Developments in climate scenarios – how relevant are they to KWR?

KWR does a lot of work in the field of climate adaptation – which technological developments help us to deal with a changing climate? – and also in generating insights that underline the need for mitigation – what are the consequences of global warming for the water cycle and our water supply? Climate science is (by necessity) a very active field of science, which is mature but certainly not yet fully developed. On Monday 16 November, the KNMI organised a workshop entitled ‘Towards new KNMI climate scenarios’, in which their researchers explained how evolving scientific insights are finding their way to a new collection of climate scenarios for the Netherlands to be published in 2023, as successors to the KNMI’s 14 scenarios. As a prelude to the new scenarios, the KNMI Climate Signal will be published at the end of 2021, providing a first indication for the Netherlands in the sixth IPCC Assessment Report. We took part in the workshop, seeking to learn what new trends and signals there are and what the new insights might mean for the water cycle and our research work.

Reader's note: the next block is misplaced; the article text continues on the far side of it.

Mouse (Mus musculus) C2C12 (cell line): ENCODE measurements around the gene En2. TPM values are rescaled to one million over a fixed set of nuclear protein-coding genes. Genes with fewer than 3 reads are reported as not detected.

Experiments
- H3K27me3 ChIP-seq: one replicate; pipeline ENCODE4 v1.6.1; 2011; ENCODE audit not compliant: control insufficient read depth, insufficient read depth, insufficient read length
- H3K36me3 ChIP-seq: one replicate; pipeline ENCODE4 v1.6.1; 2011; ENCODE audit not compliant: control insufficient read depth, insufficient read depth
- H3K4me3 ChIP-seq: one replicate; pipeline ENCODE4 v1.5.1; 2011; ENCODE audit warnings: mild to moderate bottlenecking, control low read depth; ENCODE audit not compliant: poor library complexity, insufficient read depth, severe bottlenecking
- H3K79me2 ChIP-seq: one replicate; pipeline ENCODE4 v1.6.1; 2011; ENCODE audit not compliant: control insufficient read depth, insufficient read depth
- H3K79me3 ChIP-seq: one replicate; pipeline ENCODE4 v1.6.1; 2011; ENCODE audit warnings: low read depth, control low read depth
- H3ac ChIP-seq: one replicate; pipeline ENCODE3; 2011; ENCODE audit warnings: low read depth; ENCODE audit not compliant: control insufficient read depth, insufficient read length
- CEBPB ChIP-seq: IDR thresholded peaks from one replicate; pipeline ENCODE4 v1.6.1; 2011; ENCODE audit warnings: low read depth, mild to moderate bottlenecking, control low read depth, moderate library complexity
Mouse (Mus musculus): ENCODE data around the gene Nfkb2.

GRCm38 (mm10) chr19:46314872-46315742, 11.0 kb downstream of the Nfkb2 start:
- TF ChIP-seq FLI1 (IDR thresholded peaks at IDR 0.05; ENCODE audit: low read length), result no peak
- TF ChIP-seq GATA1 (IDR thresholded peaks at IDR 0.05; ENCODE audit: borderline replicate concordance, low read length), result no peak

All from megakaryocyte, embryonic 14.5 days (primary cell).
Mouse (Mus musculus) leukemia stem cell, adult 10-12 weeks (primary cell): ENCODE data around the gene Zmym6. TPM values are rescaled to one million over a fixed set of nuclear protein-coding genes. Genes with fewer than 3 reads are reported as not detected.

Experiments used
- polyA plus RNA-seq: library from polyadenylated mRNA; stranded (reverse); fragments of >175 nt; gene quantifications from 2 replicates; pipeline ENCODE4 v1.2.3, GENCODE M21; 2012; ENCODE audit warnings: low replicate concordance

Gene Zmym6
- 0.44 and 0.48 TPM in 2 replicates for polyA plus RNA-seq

The morning programme provided an overview of new dimensions and knowledge included in the scenarios in terms of heat, drought, precipitation, sea level and wind. The effects of urban heat islands on temperature and precipitation (also on the leeward side of a city) were mentioned. For consideration of drought the researcher in question indicated that models used represent NL+, i.e. the Netherlands supplemented with the foreign river basins of Rhine and Meuse. A new generation of climate models (H-Clim), with a higher resolution of 2.5 km per cell and including more physics, makes it possible to predict summer rainfall events well (in contrast to previous generations). These, combined with new scientific insights, lead to the conclusions that the scenarios will change slightly, with a decrease in average precipitation and an increase in extremes (think also of hail and gusts of wind). The models predict an increase in evaporation and an increase in precipitation, with a higher precipitation deficit in spring. A more stable stratification in the atmosphere may have a dampening effect on extreme precipitation, possibly making it less extreme than previously thought. However, these rare extreme events (long repetition time) may become more intense. What the new models also show is that the relationship between stability and temperature will be different for the future climate than for the current one. The science is still being developed. With regard to sea level rise, the KNMI will take a somewhat less conservative stance than the IPCC, which will probably (our conclusion) mean a higher sea level rise than previously predicted. This is being considered because none of the models predict the dramatic changes that we are now seeing on the ice caps. Regarding the question of whether the local sea level along the Dutch coast is rising as fast as the global average, the answer is ‘yes’. However, this is hidden in the observations due to a sharp decline in water surges/levels caused by wind. Over the course of the century, strong winds from the S-W direction will become more frequent, while calm days with little wind will also become more frequent. After a lunch break, 100 of the original 200 participants discussed various topics in 11 subgroups.